DERIVATION OF STANDARD CONVERSION FACTOR (in million pesos)

In document Welfare implications in the appraisal of projects : a case study of the fishpond estate project in the Philippines (Page 83-88)

where v = value of public income

DERIVATION OF STANDARD CONVERSION FACTOR (in million pesos)

Average Item 1974 1975 1976 1977 1978 1974-78 Total Imports (M) 22,222.8 25,978.4 27,033.1 28,890.9 34,923.6 27,809.7 Total Exports (X) 19,265.7 17,231.5 19,148.1 23,253.5 25,275.6 20,834.9 Total Imports plus Total Exports (M+X) 41,488.5 43,209.9 46,181.2 53,144.4 60,199.2 48,644.6 Taxes on Total Imports (Tm) 3,774.0 5,238.0 4,391.0 4,268.0 7,378.0 5,009.8 Taxes on Total Exports (Tx) 1,830.0 1,449.0 568.0 599.0 438.0 976.8 Net Taxes on Trade (Tm-Tx) 1,944.0 3,789.0 3,823.0 3,669.0 6,940.0 4,033.0 Standard Conversion Factor (Eqn. 4.01) 0.955 0.919 0.923 0.934 0.896 0.923

Source: National Economic and Development Authority, 1981,

Statistical Yearbook, Manila.

With no apparent trend in the annual estimate of SCF, the five- year average value of 0.92 is used in the study. It would be assumed constant in the absence of any projection on import and export taxes.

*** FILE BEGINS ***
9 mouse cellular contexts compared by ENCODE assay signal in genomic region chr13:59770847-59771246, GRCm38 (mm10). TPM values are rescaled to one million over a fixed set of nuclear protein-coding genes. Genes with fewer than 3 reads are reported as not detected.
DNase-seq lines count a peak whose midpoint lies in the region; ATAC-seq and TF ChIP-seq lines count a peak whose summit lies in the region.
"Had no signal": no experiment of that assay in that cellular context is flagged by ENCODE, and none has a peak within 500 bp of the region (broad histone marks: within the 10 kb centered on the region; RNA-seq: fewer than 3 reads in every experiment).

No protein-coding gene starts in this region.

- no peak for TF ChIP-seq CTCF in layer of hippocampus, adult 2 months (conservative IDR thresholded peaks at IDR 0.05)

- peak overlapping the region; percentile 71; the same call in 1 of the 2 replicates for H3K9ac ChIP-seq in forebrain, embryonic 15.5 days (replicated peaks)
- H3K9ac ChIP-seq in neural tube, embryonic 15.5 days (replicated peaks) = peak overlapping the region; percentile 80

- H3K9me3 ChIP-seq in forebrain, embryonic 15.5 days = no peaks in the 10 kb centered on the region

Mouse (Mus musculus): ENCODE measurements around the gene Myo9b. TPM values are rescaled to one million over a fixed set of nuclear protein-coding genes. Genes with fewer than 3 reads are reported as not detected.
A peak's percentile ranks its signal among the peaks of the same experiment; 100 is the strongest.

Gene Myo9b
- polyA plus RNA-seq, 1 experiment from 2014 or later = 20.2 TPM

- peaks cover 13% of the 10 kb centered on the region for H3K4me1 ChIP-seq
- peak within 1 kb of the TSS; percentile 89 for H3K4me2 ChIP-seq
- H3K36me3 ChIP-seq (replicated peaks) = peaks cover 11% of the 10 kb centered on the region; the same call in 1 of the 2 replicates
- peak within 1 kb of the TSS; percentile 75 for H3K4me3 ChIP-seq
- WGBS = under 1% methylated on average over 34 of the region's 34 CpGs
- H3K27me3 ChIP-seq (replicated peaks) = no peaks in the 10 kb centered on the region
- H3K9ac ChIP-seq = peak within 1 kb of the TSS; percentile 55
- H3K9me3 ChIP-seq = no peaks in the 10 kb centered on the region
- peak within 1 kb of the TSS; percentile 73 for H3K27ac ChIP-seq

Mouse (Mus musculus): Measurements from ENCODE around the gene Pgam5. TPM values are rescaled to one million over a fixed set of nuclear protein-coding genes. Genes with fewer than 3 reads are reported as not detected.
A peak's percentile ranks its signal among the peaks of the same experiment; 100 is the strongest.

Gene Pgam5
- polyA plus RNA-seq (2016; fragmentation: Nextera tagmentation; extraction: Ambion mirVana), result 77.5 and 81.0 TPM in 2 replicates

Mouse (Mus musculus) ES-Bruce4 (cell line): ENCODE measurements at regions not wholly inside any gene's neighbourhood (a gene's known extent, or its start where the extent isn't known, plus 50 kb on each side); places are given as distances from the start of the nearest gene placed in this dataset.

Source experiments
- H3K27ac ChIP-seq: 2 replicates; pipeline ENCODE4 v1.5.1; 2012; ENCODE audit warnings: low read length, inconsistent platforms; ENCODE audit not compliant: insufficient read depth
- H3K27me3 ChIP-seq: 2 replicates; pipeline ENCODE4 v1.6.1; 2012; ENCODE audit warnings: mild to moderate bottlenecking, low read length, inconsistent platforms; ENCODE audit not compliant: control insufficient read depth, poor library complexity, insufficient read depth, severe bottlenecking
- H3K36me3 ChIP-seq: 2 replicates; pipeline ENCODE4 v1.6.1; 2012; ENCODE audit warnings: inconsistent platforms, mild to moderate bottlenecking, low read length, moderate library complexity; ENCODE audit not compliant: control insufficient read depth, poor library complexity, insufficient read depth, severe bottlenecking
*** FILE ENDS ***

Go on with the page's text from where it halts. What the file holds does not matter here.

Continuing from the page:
Thus, to revalue minor non-traded goods in terms of world prices, their

domestic prices are multiplied by the figure obtained for a.

4.1.3 Shadow Exchange Rate

To reiterate, Harberger (1972) and Schydlowsky (1968) have put forward the view that the shadow price of foreign exchange should express the marginal social value of foreign exchange under the assumption

that trade distortion will be maintained (second best shadow prices). Such

considerations also underlie the estimation of the SER in the UNIDO Guide­ lines. The need for estimating the SER is heightened if non-traded goods are not produced at constant cost. Specifically, the SER needs to be estimated for use in project evaluation to rectify the distortion in relative prices between traded and non-traded goods and resources as well as for primary factors with multiple alternative uses. It will be employed to convert the world market prices of fully traded goods into domestic values or the consumption cost of factor use into world market prices depending on whether the shadow prices of primary factors are evaluated, and project evaluation takes place in domestic or in world prices

(Parish, 1972).

For the estimate of the SER for the Philippines, this study utilizes the SER derivations made by Medalla (1979) using the 1974 Input-Output (1-0) Transaction Table representing the most recent, comprehensive and disaggregative data available. This study (Ibid.) has concentrated on obtaining good estimates of the implicit tariffs which provide the core of the SER estimation.

Average implicit tariffs must be calculated within and among